Introducing a New Way to Think About Female Characters in TV and Film

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Chuck Kerr for Variety

TV viewers and moviegoers don’t see character introductions in scripts, but they’re enormously important. These short descriptions — usually just a line or two of text — provide a template for an actor attempting to create a portrait of a vibrant, unique, multidimensional human being.

Well, that’s the theory, anyway. Perusing scripts in his job as a film producer, Ross Putnam often found something else — especially when it came to female characters.

The descriptions contained little other than words like “leggy,” “erotic” and “alluring.” And, of course, there’s the ubiquitous “beautiful.”

Frustrated by the inherent sexism he found, Putnam created the Twitter feed @FemScriptIntros to share those character introductions with a wider audience. Spend some time reading his feed, and it’s hard not to wonder why actresses don’t quit the business en masse.

Consider this entry: “Behind a steamy shower door is the indistinguishable but sexy silhouette of JANE showering.” (Putnam changes each character’s name to Jane to “protect” the identity of the writer.)

“Indistinguishable” is actually the operative word there, in that scattered scribes working solo have managed to come up with descriptions that sound eerily alike. In so many scripts that land on his desk, women are described as “beautiful first and everything else second,” Putnam tells Variety. “If this is how we’re writing these parts, how do we expect it to be any better by the time it’s on the screen?”

The goal of the Twitter feed, which Putnam says got far more attention than he’d ever dreamed it would, was to point out how skewed the entertainment industry is when it comes to viewing female characters.

“It’s a systemic issue,” he says. “It comes from ingrained feelings of how we see women in movies. Women are relegated to the role of object of desire, or the role of someone who’s supposed to motivate action for the male lead. I think we can all agree that doesn’t have to be true, but it’s built into the way we think about women in movies.”

Putnam says he thinks things are slightly better in television, in large part due to a greater number of female creators. But TV’s numbers look good by comparison because the percentages of female writers and directors in film are so very dire. According to the latest data from the Writers Guild of America West, fewer than a third of all TV writers are women, as has been the case for many years. In some categories, representation of women and people of color behind the scenes has not only stalled but gone backward. In film, only 11% of the top 100 films were written by women, and only 7% had female helmers, according to the Center for the Study of Women in TV and Film.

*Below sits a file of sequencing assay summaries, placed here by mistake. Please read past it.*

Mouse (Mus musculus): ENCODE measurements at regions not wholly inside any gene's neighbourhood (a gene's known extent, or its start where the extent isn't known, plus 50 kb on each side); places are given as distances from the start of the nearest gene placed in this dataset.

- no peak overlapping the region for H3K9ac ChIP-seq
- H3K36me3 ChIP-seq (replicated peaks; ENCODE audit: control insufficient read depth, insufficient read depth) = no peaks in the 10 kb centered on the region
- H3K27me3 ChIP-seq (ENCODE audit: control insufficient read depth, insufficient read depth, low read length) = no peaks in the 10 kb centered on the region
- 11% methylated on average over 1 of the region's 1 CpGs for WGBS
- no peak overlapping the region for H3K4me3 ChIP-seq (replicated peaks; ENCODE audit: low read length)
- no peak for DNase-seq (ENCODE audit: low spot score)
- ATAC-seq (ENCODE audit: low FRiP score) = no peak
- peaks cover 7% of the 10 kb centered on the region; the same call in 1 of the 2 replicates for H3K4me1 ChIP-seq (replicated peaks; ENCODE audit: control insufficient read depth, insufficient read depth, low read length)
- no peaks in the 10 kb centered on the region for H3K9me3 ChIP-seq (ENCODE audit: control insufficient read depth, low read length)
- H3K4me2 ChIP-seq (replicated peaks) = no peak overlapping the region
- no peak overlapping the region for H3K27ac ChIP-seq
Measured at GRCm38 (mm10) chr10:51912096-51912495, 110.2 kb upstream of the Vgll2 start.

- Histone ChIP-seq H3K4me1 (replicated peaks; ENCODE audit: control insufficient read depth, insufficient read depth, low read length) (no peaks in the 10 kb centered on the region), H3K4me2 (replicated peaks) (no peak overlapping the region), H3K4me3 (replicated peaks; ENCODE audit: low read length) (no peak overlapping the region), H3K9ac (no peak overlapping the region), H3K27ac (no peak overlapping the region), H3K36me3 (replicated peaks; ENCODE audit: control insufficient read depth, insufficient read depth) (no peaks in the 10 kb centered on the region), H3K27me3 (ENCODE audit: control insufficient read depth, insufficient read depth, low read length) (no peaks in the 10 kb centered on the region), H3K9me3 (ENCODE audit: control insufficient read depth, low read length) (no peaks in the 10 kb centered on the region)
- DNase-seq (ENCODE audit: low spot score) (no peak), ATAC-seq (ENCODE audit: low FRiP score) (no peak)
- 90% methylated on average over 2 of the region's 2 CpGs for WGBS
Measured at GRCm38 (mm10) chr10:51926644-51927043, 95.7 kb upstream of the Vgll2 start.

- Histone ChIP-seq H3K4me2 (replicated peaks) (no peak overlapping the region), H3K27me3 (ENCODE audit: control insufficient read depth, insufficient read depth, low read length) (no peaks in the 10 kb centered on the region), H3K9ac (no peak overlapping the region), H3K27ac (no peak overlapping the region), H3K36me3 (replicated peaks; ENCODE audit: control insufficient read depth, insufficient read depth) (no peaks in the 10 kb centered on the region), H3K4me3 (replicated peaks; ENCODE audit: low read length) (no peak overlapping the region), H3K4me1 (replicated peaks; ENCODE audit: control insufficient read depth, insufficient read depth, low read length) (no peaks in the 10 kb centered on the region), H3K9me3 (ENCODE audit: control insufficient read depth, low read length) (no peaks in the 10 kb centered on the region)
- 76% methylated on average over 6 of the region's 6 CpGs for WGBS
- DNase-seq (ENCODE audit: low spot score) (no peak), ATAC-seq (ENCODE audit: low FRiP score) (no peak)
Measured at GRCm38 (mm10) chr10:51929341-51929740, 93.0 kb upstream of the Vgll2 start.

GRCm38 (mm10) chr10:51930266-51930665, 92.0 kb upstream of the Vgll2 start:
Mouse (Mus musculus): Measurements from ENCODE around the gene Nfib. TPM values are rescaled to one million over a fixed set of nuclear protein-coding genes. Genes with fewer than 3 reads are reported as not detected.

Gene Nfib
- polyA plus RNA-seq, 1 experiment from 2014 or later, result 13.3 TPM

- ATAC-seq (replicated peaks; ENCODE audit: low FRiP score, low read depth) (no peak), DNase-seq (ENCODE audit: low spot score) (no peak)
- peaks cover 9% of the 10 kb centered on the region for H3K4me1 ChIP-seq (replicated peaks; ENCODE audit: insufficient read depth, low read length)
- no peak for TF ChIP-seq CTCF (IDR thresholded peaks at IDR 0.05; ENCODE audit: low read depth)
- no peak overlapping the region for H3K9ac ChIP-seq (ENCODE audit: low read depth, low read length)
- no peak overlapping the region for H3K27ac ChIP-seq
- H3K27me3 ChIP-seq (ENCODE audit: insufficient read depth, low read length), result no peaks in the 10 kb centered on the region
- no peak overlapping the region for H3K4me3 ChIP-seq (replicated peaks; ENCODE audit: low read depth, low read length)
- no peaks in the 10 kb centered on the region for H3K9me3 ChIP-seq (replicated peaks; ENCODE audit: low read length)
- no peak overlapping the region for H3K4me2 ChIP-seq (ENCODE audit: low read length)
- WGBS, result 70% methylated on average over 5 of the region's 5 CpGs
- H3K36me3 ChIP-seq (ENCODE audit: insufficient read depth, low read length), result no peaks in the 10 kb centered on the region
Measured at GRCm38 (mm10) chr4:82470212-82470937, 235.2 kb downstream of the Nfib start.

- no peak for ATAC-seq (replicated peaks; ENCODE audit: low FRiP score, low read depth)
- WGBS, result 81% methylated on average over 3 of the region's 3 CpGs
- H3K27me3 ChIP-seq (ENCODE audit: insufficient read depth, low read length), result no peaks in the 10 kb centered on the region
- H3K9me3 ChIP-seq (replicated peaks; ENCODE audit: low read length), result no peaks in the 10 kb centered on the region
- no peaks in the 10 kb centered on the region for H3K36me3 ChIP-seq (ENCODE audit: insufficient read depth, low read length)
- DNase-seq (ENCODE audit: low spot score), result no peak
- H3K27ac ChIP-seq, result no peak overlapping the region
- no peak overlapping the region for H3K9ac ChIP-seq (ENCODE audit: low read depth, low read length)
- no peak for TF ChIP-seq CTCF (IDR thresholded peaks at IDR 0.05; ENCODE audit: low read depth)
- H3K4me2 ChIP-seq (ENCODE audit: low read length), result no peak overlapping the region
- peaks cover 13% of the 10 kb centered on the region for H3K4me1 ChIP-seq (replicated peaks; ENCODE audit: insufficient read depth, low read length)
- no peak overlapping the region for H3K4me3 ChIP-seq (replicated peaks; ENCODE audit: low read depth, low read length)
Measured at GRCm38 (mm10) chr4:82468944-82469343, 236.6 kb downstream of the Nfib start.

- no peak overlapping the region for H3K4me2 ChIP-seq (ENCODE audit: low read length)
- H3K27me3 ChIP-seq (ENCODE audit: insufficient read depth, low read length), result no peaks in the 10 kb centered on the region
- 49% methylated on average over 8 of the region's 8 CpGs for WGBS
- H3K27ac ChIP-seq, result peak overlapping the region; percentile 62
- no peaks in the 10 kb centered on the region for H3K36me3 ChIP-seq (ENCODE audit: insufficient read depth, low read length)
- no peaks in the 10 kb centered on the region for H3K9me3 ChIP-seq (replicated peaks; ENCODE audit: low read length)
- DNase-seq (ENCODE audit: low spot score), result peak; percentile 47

One difference between now and a decade ago is the pervasive influence of social media. FemScriptIntros took off because it is a pithy, swift way to get people to see how pervasive sexist attitudes still are. Putnam says he was amazed by the reaction he got. “I expected to get yelled at,” he says. “I expected some angry phone calls and people saying ‘How dare you?’”

“There are now a slew of Twitter accounts, Tumblr feeds and websites that shed light on script practices and attitudes that used to be invisible to everyone but industry insiders.”
@moryan on Twitter

If there’s a silver lining to be found, it’s in the “overwhelmingly positive” reactions of his peers.

And Putnam’s not alone. There’s been a thriving network of script-advice websites and podcasts for years, but there are now a slew of Twitter accounts, Tumblr feeds and sites that shed light on practices and attitudes that used to be invisible to everyone but industry insiders.

Casting Call Woe does a fine job of sifting through character breakdowns to find the most cringe-inducing ones (“Female character, top is ripped open just before she is killed”; “Young and slutty; she must be comfortable being nude in an audition”; “She is past her prime. Age 23-30”). Another site, Terrible Casting, is doing similarly necessary if depressing work (“A beyond beautiful woman [who] is a buttoned up librarian type until she takes her hair down and is perfection. … No flakes please.”)

Go Into the Story — the screenwriting blog of popular film site the Black List — also chimed in with fine advice recently; the site’s editors and contributors came up with a useful and comprehensive list of films and TV cliches, such as scenes set for no particular reason in strip clubs (a pet peeve of mine).

The most disliked cliches, according to the site’s professional script readers, share some overlap with Putnam’s Twitter feed.